And unmatch'd wit and judgment: Ferdinand,
My father, king of Spain, was reckon'd one
The wisest prince that there had reign'd by many
A year before: it is not to be question'd
That they had gather'd a wise council to them
Of every realm, that did debate this business,
Who deem'd our marriage lawful: wherefore I humbly
Beseech you, sir, to spare me, till I may
Be by my friends in Spain advised; whose counsel
I will implore: if not, i' the name of God,
Your pleasure be fulfill'd!
|CARDINAL WOLSEY||You have here, lady,
And of your choice, these reverend fathers; men
Of singular integrity and learning,
Yea, the elect o' the land, who are assembled
To plead your cause: it shall be therefore bootless
That longer you desire the court; as well
For your own quiet, as to rectify
What is unsettled in the king.
|CARDINAL CAMPEIUS||His grace
Hath spoken well and justly: therefore, madam,
It's fit this royal session do proceed;
And that, without delay, their arguments
Be now produced and heard.
|QUEEN KATHARINE||Lord cardinal,
To you I speak.
|CARDINAL WOLSEY||Your pleasure, madam?|
I am about to weep; but, thinking that
We are a queen, or long have dream'd so, certain
The daughter of a king, my drops of tears
I'll turn to sparks of fire.
|CARDINAL WOLSEY||Be patient yet.|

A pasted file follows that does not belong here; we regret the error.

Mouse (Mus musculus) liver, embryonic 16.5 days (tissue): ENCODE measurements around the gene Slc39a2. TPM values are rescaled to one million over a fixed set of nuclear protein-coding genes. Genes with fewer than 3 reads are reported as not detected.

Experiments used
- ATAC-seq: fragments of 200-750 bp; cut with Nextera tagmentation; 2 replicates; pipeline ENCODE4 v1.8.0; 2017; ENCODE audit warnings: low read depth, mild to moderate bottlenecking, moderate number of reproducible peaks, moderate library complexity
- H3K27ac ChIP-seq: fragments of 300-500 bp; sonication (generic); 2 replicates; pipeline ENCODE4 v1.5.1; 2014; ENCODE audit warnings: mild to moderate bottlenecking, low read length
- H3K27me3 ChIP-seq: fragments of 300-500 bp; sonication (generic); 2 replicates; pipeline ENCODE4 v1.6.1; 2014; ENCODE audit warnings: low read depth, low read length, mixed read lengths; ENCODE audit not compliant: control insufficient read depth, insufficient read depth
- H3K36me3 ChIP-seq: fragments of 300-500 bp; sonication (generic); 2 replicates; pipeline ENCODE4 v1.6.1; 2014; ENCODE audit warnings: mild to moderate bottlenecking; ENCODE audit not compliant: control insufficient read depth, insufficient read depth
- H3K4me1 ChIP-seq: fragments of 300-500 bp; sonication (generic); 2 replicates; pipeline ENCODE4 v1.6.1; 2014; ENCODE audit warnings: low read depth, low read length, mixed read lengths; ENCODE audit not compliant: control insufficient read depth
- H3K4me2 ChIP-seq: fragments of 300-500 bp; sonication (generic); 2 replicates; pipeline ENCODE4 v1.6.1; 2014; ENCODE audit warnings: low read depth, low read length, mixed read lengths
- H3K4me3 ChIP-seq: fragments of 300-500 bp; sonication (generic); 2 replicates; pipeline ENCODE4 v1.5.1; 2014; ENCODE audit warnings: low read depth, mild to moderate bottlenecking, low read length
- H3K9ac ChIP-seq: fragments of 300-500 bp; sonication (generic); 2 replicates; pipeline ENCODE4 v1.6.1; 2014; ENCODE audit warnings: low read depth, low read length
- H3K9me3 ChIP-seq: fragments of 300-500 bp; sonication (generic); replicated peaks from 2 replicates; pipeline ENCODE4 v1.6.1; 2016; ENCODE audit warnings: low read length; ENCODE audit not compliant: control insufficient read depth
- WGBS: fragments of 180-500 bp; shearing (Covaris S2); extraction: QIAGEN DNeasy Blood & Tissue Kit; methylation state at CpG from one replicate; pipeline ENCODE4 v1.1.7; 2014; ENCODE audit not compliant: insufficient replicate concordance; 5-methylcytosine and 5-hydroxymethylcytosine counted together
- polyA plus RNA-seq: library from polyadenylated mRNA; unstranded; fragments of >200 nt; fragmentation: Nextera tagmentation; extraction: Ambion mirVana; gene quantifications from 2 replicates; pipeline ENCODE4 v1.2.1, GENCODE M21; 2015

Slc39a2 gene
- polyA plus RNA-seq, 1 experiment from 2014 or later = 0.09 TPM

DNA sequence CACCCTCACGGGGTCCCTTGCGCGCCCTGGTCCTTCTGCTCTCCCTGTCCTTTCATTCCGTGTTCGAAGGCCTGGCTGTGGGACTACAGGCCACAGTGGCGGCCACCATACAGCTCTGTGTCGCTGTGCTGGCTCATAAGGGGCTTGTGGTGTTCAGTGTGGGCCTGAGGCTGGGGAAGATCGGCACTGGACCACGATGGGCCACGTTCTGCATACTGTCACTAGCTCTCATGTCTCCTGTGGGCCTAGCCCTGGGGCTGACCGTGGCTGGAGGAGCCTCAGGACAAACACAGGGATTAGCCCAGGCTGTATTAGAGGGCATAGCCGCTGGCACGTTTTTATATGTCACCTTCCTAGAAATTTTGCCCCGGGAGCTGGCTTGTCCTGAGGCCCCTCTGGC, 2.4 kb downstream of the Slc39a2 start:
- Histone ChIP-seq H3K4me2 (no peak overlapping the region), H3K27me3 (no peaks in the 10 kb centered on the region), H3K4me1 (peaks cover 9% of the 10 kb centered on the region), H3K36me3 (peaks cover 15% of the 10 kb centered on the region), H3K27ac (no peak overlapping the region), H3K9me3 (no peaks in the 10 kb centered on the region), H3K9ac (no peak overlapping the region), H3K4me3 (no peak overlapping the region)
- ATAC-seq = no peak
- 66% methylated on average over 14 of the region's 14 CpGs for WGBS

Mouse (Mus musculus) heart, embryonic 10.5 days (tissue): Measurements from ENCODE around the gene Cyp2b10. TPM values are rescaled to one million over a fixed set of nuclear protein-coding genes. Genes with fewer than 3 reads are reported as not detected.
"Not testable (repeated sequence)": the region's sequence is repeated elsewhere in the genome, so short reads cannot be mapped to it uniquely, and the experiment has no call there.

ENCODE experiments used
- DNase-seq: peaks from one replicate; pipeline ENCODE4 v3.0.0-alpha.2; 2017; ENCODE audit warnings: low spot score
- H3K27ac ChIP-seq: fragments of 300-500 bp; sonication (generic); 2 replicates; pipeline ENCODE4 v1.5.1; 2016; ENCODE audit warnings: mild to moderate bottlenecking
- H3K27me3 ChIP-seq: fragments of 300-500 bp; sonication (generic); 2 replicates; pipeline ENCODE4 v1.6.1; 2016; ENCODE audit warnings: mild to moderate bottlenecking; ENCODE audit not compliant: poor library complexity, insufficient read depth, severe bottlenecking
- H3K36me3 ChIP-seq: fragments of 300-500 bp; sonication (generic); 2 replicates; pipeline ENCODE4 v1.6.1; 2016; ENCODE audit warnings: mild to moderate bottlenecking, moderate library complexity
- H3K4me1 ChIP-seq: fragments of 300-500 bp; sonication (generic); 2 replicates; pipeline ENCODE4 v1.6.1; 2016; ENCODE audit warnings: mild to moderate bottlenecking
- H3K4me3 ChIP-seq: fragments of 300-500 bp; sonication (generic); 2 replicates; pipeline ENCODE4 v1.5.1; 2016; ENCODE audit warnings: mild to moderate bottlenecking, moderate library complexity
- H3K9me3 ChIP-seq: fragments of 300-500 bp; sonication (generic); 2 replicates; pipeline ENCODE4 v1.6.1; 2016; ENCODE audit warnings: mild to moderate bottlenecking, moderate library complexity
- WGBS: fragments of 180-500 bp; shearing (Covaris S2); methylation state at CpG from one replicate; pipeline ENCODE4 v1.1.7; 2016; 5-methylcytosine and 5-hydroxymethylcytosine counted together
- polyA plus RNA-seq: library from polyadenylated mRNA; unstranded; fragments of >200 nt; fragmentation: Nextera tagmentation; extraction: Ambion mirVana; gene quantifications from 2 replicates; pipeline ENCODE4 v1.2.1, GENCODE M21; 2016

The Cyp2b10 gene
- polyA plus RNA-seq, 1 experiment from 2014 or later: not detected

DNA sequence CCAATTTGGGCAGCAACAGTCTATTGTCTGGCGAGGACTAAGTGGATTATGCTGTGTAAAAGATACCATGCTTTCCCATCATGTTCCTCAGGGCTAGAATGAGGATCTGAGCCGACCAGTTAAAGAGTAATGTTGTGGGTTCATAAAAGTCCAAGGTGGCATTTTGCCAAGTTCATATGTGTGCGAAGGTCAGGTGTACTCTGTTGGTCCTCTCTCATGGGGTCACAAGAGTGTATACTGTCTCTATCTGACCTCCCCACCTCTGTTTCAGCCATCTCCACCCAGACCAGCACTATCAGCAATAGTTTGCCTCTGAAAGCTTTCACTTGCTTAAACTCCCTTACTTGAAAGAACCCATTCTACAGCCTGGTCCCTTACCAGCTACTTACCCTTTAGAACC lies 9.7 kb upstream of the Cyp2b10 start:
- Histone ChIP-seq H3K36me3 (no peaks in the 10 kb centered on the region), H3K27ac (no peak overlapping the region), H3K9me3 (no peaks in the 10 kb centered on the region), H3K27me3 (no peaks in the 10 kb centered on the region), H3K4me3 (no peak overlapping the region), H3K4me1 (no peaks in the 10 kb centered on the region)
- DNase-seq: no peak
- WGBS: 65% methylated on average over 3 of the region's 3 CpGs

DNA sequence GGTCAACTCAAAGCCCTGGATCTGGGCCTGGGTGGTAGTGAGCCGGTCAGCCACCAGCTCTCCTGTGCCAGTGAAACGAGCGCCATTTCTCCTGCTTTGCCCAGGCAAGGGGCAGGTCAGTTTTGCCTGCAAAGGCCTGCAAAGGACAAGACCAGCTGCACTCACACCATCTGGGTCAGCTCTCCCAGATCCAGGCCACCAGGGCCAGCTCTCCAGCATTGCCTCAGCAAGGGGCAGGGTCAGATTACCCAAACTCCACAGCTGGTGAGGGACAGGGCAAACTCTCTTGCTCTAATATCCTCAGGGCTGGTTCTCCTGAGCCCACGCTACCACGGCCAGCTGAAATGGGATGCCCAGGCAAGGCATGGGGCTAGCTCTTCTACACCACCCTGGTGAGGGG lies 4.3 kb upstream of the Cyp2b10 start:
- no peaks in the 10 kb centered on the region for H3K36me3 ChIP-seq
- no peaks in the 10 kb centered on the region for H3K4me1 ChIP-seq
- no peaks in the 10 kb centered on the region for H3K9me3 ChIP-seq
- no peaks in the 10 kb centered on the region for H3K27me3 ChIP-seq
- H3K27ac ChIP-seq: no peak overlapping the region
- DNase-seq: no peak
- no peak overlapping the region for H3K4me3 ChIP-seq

|QUEEN KATHARINE||I will, when you are humble; nay, before,
Or God will punish me. I do believe,
Induced by potent circumstances, that
You are mine enemy, and make my challenge
You shall not be my judge: for it is you
Have blown this coal betwixt my lord and me;
Which God's dew quench! Therefore I say again,
I utterly abhor, yea, from my soul
Refuse you for my judge; whom, yet once more,
I hold my most malicious foe, and think not
At all a friend to truth.
|CARDINAL WOLSEY||I do profess
You speak not like yourself; who ever yet
Have stood to charity, and display'd the effects
Of disposition gentle, and of wisdom
O'ertopping woman's power. Madam, you do me wrong:
I have no spleen against you; nor injustice
For you or any: how far I have proceeded,
Or how far further shall, is warranted
By a commission from the consistory,
Yea, the whole consistory of Rome. You charge me
That I have blown this coal: I do deny it:
The king is present: if it be known to him
That I gainsay my deed, how may he wound,
And worthily, my falsehood! yea, as much
As you have done my truth. If he know
That I am free of your report, he knows
I am not of your wrong. Therefore in him
It lies to cure me: and the cure is, to
Remove these thoughts from you: the which before
His highness shall speak in, I do beseech
You, gracious madam, to unthink your speaking
And to say so no more.
|QUEEN KATHARINE||My lord, my lord,
I am a simple woman, much too weak
To oppose your cunning. You're meek and
You sign your place and calling, in full seeming,
With meekness and humility; but your heart
Is cramm'd with arrogancy, spleen, and pride.
You have, by fortune and his highness' favours,
Gone slightly o'er low steps and now are mounted